With so many things to look at in this wonderful build by Kit Nugent, it might be easy to miss the drama unfolding on the steps of this pastoral scene in the forest. While the somewhat blocky trees are stars of this build, I like the little details, like using the underside of plates as roof tiles, and the dappled light filtering through the trees to land on the face of a mysterious woman. Showing the scene at an angle, and filling in the base with black really draws your eyes to the center of the scene.
Titled “Temptation” and haunted by an enormous black monster, Ben Cossy‘s latest LEGO diorama feels like it’s set in an alternate Middle Earth where our heroes face down their worst desires made manifest, rather than struggling quietly against the thrall of the One Ring. Ben shares that he’s glad to build something in the fantasy/castle theme that doesn’t require quite so much green (or gray, for that matter). The autumnal color palette of the trees contrasts beautifully with the white architecture.
When driving through the countryside, it’s a common sight to see a dilapidated barn in the distance, where nature has taken over. But it is much less common to see nature intruding on a well cared for building. Take this lovely shed by Andrea Lattanzio, for example. While it is clear that the roof has seen better days, the landscape and the exterior of this garden shed clearly receive a lot of love and attention from Magda, the owner. Almost every landscape detail is noteworthy, but my favorite unique part is the Minifig base for Sandman from the Marvel Spider-man franchise, used as a base for the pot to the left of the shed doors.
Noah (h2brick) is back with another Star Wars build, this time focused on the planet of Utapau featured in Revenge of the Sith. The colors of the bricks are great and mesh well together, separating the different areas. The mini-story that’s playing out between the customer clone troopers and the battle droids is a fun touch; maybe we’ll see General Kenobi falling into the water soon. While I lot of LEGO creations are framed with tiles, Noah chose to have the water and rocks continue down and away from the build, keeping it more organic.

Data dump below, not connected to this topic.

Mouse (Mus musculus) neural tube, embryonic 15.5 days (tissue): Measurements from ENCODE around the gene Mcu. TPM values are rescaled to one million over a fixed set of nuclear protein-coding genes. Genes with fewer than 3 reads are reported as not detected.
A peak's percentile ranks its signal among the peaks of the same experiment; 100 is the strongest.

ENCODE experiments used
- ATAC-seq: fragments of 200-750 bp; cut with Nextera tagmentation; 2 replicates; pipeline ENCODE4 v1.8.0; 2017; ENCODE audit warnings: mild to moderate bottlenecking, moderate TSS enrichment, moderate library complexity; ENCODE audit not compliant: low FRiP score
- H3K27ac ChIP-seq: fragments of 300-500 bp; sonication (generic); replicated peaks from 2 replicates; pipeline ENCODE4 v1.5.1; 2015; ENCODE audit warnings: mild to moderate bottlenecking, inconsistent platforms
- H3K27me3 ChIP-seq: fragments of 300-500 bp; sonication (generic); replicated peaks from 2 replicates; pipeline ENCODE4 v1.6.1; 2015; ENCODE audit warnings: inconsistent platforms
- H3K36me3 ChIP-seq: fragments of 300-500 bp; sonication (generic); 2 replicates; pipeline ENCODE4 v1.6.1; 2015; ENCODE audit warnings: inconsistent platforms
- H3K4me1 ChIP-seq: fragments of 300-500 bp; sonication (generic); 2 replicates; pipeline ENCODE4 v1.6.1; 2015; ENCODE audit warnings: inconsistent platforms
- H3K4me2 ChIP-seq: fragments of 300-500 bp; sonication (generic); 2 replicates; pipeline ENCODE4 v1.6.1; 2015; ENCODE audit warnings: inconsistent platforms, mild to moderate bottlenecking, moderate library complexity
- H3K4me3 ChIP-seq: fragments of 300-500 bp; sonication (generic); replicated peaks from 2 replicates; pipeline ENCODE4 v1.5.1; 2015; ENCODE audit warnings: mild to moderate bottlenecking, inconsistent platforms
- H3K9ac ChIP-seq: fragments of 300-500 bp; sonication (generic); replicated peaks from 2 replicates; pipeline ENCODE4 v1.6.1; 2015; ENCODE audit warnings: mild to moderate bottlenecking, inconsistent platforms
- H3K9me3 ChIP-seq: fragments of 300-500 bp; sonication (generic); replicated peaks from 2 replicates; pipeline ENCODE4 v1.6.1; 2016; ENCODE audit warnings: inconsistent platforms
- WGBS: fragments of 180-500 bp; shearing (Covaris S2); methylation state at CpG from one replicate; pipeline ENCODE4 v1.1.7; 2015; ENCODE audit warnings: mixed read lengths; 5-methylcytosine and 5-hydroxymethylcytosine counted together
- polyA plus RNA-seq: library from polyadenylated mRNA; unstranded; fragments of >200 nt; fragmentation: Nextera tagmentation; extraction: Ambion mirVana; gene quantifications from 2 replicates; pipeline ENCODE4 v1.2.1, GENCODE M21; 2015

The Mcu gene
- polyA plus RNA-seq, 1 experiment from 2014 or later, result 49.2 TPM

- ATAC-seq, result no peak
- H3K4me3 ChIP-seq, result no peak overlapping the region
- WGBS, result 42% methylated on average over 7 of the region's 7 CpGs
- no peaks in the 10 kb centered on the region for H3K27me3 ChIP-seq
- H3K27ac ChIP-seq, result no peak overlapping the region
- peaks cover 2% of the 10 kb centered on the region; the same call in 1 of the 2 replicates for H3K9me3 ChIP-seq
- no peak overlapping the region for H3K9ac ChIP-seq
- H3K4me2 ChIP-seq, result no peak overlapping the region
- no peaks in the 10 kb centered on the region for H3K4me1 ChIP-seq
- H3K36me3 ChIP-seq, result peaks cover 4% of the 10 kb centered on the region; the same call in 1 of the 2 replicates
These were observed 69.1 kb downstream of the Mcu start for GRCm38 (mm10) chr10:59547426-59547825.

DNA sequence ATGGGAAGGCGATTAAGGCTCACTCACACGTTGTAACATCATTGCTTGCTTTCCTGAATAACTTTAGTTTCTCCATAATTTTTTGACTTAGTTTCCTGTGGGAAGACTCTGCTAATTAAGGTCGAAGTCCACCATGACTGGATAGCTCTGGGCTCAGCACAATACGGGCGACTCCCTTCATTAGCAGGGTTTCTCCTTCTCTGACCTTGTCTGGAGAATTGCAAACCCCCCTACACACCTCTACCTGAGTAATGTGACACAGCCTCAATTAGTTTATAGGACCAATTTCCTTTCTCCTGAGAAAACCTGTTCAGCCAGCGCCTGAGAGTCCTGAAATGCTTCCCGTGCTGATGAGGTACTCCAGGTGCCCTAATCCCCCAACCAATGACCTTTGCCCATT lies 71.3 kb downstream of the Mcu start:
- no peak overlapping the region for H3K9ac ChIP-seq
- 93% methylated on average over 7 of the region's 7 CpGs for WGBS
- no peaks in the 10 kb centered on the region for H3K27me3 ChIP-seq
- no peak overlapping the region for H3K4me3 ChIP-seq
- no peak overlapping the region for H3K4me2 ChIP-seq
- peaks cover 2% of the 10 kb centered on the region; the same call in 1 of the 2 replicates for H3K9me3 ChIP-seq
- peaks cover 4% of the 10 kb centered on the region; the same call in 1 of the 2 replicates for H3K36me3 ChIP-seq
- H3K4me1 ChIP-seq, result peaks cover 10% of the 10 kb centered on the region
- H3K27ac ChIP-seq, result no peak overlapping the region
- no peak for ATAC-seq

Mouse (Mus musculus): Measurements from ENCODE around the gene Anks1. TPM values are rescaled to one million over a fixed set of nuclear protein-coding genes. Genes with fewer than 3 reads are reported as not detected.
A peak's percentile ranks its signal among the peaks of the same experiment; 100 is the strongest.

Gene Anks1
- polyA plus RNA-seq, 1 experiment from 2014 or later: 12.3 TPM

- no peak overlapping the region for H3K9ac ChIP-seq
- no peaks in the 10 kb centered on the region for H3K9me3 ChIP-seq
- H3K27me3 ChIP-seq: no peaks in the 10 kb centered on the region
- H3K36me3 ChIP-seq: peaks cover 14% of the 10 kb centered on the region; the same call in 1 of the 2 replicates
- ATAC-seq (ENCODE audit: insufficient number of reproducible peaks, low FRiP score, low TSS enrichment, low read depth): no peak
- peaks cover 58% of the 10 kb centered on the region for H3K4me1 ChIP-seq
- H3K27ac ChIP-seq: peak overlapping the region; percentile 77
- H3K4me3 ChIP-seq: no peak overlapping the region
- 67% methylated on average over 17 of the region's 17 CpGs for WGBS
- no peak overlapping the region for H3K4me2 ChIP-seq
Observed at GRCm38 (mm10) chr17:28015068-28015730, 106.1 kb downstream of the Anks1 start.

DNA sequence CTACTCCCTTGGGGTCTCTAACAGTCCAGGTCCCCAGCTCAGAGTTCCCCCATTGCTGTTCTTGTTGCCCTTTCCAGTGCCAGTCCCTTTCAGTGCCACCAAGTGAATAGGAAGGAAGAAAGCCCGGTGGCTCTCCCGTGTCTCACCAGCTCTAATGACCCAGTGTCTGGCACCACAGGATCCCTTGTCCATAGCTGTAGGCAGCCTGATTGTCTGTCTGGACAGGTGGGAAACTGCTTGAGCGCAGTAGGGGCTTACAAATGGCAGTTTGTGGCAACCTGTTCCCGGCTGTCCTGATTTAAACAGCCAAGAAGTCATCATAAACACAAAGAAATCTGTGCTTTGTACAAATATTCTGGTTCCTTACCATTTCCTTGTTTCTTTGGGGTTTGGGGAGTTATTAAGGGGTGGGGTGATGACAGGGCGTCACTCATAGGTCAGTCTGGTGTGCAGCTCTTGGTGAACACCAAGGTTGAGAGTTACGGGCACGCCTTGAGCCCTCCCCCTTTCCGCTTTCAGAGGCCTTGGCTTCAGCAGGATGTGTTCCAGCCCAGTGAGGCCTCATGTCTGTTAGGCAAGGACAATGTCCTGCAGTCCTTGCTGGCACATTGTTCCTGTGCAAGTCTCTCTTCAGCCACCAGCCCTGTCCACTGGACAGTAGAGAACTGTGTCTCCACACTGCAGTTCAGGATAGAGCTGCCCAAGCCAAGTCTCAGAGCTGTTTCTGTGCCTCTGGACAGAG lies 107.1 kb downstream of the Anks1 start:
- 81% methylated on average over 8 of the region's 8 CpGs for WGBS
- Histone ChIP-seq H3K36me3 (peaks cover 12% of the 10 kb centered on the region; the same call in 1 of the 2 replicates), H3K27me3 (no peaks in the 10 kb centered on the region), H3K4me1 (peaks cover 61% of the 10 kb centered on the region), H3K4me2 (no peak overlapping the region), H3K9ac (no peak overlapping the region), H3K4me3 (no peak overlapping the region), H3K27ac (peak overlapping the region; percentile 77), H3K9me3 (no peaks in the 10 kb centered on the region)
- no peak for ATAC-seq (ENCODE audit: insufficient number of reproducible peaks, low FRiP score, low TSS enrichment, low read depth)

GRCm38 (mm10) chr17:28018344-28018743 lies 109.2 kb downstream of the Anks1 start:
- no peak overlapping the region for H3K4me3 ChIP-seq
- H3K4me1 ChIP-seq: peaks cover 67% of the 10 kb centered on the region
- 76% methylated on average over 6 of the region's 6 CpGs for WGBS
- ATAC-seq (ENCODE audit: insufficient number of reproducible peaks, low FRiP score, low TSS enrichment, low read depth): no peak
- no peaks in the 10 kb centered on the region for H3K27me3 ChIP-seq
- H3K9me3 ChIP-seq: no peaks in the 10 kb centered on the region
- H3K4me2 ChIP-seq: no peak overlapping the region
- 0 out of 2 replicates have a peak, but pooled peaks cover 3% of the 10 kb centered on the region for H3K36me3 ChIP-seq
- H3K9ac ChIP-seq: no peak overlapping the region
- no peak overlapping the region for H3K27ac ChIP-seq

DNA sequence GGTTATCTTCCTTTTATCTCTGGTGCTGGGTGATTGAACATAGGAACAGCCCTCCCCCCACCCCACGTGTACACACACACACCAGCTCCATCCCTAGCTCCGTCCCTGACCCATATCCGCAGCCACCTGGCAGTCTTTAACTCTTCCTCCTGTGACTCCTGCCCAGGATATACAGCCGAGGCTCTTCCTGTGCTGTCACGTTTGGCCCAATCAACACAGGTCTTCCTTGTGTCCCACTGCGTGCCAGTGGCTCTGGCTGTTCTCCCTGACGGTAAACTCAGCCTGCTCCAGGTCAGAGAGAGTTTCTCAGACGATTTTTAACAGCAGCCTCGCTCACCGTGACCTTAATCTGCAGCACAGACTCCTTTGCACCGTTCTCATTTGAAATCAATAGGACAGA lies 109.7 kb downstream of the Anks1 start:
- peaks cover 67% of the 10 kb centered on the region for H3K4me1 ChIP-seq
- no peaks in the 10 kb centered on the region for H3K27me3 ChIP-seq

This time-lapse is a great look at how Noah’s build came together. If you’re interested in learning more about how to make your own LEGO creations (especially for landscaping), you need to watch this.
The recent release of the 501st battlepack has taken LEGO Star Wars fans by storm. Many bought multiple sets containing the fan-favourite clone troopers for collecting, army building, and for use in their builds. While many built scenes starring the 501st troopers, landscape artist First Order Lego already completed their most iconic and memorable battle. The Battle of Umbara is regarded as the best four-episode story arc of The Clone Wars and is enough to elevate the whole series to Star Wars fans’ favour. In these episodes, the 501st struggle against the natives, the landscape, and even their own in a brutal war story. They showcase that the Republic are not the good guys, the soldiers are disposable, and that the war is pointless and harmful. Thus, people frequently compare them to the real-world inspiration: the United States invasion of Vietnam.